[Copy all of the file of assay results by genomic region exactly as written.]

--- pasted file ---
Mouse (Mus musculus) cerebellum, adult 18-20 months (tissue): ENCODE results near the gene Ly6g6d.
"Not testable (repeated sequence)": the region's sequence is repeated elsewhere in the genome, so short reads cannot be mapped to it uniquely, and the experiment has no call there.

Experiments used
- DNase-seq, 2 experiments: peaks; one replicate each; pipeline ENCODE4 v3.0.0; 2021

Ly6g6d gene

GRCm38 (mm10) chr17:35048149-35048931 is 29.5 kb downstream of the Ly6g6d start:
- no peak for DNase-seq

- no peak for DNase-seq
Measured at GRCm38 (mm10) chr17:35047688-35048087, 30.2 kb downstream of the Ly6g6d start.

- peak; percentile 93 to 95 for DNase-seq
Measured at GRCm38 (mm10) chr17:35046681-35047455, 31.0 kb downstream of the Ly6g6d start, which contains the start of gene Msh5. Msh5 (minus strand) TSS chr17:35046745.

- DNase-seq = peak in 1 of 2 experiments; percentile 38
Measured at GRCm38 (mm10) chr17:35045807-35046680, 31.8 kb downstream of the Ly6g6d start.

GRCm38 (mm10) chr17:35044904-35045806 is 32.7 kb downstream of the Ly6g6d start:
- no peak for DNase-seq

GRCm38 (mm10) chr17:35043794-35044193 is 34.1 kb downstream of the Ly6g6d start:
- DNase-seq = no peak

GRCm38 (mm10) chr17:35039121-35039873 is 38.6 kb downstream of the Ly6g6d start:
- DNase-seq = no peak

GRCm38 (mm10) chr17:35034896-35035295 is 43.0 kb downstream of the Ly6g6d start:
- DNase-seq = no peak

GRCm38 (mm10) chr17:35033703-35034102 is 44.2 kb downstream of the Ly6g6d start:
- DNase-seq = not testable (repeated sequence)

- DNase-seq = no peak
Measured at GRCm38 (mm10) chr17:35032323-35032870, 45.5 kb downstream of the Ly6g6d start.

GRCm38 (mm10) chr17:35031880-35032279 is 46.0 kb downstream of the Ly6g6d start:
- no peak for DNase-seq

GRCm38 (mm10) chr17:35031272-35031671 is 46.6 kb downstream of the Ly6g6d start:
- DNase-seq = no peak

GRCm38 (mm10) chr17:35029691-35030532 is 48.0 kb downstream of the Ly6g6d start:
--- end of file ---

Mouse (Mus musculus) cerebellum, adult 18-20 months (tissue): ENCODE results near the gene Ly6g6d.
"Not testable (repeated sequence)": the region's sequence is repeated elsewhere in the genome, so short reads cannot be mapped to it uniquely, and the experiment has no call there.

Experiments used
- DNase-seq, 2 experiments: peaks; one replicate each; pipeline ENCODE4 v3.0.0; 2021

Ly6g6d gene

GRCm38 (mm10) chr17:35048149-35048931 is 29.5 kb downstream of the Ly6g6d start:
- no peak for DNase-seq

- no peak for DNase-seq
Measured at GRCm38 (mm10) chr17:35047688-35048087, 30.2 kb downstream of the Ly6g6d start.

- peak; percentile 93 to 95 for DNase-seq
Measured at GRCm38 (mm10) chr17:35046681-35047455, 31.0 kb downstream of the Ly6g6d start, which contains the start of gene Msh5. Msh5 (minus strand) TSS chr17:35046745.

- DNase-seq = peak in 1 of 2 experiments; percentile 38
Measured at GRCm38 (mm10) chr17:35045807-35046680, 31.8 kb downstream of the Ly6g6d start.

GRCm38 (mm10) chr17:35044904-35045806 is 32.7 kb downstream of the Ly6g6d start:
- no peak for DNase-seq

GRCm38 (mm10) chr17:35043794-35044193 is 34.1 kb downstream of the Ly6g6d start:
- DNase-seq = no peak

GRCm38 (mm10) chr17:35039121-35039873 is 38.6 kb downstream of the Ly6g6d start:
- DNase-seq = no peak

GRCm38 (mm10) chr17:35034896-35035295 is 43.0 kb downstream of the Ly6g6d start:
- DNase-seq = no peak

GRCm38 (mm10) chr17:35033703-35034102 is 44.2 kb downstream of the Ly6g6d start:
- DNase-seq = not testable (repeated sequence)

- DNase-seq = no peak
Measured at GRCm38 (mm10) chr17:35032323-35032870, 45.5 kb downstream of the Ly6g6d start.

GRCm38 (mm10) chr17:35031880-35032279 is 46.0 kb downstream of the Ly6g6d start:
- no peak for DNase-seq

GRCm38 (mm10) chr17:35031272-35031671 is 46.6 kb downstream of the Ly6g6d start:
- DNase-seq = no peak

GRCm38 (mm10) chr17:35029691-35030532 is 48.0 kb downstream of the Ly6g6d start: